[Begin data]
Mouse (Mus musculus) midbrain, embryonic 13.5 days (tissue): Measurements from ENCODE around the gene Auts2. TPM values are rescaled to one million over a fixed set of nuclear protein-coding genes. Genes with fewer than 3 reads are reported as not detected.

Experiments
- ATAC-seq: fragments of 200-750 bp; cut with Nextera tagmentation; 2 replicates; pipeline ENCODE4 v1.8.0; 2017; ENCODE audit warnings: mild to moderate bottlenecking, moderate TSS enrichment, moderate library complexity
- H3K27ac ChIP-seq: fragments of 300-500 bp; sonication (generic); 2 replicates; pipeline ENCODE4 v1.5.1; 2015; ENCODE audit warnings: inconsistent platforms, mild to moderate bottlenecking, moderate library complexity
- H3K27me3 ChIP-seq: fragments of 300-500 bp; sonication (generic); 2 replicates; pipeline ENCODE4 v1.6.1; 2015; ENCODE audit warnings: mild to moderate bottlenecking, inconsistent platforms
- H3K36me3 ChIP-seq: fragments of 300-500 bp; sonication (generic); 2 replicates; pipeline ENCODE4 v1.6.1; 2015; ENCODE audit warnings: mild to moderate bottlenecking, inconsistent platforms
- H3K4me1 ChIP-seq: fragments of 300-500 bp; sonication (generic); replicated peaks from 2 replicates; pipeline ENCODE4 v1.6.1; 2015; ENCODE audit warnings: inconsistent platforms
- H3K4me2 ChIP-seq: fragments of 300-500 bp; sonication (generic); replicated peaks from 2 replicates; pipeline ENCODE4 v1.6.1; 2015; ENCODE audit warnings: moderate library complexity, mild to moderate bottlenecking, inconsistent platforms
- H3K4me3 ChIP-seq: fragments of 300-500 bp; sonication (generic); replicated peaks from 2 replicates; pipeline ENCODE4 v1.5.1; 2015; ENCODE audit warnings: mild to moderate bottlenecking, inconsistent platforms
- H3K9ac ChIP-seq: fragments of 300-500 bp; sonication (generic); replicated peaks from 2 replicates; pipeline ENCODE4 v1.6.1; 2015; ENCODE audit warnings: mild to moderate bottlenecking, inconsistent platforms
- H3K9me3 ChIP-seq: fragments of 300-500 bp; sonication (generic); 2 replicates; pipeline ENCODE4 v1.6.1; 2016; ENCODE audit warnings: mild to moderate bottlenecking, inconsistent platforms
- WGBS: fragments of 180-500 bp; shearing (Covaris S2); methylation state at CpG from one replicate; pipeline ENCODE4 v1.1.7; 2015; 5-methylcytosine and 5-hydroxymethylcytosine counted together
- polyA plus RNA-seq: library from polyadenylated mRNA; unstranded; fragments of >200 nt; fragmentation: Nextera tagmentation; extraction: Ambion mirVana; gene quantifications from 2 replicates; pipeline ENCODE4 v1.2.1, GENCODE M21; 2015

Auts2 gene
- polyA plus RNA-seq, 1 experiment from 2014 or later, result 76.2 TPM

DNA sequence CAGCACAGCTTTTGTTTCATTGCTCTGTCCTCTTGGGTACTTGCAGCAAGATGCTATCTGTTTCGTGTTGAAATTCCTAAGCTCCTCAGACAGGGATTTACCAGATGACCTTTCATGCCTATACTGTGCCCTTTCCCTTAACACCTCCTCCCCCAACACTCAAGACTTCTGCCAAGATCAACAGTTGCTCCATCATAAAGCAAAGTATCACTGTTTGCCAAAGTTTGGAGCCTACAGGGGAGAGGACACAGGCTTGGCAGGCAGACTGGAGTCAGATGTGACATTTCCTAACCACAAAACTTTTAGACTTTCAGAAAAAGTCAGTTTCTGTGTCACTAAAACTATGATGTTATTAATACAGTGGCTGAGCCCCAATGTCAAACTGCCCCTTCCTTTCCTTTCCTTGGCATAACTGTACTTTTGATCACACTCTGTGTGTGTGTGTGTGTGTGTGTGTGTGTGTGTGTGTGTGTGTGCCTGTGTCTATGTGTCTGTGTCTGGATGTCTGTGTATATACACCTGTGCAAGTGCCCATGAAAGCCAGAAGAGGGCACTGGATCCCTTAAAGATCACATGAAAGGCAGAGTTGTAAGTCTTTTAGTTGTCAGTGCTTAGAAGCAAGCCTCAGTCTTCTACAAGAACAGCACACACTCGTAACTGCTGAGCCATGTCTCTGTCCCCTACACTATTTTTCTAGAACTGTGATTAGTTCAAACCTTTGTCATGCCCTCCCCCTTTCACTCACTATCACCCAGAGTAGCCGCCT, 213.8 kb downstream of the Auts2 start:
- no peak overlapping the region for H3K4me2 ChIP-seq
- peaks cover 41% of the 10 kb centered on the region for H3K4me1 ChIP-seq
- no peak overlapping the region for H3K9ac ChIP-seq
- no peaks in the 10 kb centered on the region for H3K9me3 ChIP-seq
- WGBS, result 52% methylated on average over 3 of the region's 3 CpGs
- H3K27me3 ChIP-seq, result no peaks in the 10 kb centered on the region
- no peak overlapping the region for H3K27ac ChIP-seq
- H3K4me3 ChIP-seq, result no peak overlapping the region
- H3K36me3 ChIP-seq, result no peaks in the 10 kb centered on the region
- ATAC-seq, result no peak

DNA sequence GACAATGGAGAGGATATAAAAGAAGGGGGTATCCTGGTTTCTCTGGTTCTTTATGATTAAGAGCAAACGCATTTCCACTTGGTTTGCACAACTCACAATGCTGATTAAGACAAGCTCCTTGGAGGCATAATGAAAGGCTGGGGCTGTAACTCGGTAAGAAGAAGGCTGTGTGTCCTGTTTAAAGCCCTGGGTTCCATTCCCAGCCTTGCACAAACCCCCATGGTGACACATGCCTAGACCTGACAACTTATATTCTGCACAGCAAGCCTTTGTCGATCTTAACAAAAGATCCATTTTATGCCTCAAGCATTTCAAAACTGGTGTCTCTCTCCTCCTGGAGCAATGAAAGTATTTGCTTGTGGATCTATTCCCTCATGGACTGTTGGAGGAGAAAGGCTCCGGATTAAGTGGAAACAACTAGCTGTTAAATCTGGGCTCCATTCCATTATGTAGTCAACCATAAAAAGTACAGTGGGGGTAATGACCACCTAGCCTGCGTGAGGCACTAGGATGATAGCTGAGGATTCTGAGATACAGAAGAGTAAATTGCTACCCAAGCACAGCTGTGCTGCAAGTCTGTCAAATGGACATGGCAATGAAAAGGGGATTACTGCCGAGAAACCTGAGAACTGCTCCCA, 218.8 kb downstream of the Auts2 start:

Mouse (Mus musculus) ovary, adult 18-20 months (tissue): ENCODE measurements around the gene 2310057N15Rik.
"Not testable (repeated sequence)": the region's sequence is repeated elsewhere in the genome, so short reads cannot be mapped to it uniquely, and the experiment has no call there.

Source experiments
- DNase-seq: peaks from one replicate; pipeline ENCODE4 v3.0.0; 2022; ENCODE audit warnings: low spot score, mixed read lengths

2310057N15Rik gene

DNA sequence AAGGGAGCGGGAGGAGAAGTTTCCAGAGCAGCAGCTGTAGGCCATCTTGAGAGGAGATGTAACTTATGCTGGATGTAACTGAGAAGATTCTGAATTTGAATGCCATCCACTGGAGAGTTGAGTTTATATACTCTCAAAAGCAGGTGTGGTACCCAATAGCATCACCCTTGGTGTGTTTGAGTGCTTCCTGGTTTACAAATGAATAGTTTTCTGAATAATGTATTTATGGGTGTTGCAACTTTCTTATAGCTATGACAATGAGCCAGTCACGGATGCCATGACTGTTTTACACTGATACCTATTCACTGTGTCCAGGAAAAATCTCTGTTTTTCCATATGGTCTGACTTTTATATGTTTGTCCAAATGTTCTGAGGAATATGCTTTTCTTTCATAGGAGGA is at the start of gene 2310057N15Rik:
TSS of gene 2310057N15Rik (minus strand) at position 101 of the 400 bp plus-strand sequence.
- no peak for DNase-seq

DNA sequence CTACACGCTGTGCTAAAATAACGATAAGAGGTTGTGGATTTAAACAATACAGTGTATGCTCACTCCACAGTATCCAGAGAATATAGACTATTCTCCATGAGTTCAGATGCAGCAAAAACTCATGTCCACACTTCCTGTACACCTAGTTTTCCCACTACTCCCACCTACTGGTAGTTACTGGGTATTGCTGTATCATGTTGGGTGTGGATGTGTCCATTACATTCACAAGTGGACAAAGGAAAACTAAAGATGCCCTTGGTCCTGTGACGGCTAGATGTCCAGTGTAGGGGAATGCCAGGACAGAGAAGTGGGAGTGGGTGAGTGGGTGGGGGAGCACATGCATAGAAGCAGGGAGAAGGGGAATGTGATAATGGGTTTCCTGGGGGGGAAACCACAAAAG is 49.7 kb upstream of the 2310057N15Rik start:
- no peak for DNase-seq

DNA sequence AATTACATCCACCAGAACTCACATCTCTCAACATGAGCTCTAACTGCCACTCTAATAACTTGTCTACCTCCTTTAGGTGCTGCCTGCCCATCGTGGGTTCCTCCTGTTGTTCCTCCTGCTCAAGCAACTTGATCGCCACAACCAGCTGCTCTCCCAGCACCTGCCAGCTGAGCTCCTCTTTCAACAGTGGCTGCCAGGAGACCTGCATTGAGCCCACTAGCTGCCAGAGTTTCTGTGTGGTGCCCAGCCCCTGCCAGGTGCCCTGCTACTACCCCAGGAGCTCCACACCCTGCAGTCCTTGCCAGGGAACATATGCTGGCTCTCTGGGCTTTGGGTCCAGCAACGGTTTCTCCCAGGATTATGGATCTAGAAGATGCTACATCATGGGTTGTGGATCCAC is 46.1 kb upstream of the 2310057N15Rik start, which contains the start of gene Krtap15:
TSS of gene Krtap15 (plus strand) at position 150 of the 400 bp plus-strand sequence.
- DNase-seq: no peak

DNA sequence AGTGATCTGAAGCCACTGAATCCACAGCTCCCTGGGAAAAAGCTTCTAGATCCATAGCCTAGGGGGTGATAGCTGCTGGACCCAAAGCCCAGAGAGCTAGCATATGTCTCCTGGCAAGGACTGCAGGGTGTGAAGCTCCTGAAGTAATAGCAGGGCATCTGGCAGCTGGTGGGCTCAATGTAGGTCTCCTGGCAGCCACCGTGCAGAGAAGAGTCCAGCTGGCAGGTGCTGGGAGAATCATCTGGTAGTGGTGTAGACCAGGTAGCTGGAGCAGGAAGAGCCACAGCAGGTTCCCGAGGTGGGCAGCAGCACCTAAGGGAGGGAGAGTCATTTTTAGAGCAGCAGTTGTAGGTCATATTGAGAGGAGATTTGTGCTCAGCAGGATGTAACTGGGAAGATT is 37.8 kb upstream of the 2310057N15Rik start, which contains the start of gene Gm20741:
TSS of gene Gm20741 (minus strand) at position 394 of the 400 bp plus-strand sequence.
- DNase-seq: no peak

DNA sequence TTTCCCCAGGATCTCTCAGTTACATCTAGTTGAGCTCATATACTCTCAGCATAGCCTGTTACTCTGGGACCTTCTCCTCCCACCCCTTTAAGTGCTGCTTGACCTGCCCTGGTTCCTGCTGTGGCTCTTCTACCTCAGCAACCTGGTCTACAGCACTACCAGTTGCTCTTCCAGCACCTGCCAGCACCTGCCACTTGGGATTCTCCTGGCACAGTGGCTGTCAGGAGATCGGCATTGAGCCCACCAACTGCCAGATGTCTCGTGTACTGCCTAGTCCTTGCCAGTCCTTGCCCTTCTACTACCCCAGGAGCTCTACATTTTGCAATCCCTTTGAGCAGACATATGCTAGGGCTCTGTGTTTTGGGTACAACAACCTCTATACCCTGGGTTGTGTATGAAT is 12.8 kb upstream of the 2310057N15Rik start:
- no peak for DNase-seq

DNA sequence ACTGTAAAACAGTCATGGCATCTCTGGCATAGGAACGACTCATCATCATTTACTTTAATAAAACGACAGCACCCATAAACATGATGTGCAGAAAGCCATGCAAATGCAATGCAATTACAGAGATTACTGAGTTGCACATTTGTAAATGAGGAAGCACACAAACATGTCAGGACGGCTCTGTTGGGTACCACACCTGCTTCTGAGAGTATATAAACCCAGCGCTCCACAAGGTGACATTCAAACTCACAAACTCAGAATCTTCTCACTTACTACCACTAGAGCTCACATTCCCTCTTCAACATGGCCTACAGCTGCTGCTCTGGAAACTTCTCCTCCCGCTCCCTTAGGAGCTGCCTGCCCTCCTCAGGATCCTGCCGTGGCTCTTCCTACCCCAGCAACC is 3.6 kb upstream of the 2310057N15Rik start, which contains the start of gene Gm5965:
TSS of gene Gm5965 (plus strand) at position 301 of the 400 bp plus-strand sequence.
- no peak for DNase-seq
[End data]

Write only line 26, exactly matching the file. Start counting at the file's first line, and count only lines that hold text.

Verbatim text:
- ATAC-seq, result no peak